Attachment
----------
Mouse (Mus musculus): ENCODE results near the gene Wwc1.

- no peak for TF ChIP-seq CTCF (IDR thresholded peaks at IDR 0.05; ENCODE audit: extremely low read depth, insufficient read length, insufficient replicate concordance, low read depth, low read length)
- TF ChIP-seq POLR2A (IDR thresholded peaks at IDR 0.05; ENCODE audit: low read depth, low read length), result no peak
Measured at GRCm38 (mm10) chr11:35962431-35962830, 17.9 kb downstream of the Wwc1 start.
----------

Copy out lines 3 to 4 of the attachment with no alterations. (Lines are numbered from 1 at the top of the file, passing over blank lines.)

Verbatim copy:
- TF ChIP-seq POLR2A (IDR thresholded peaks at IDR 0.05; ENCODE audit: low read depth, low read length), result no peak
Measured at GRCm38 (mm10) chr11:35962431-35962830, 17.9 kb downstream of the Wwc1 start.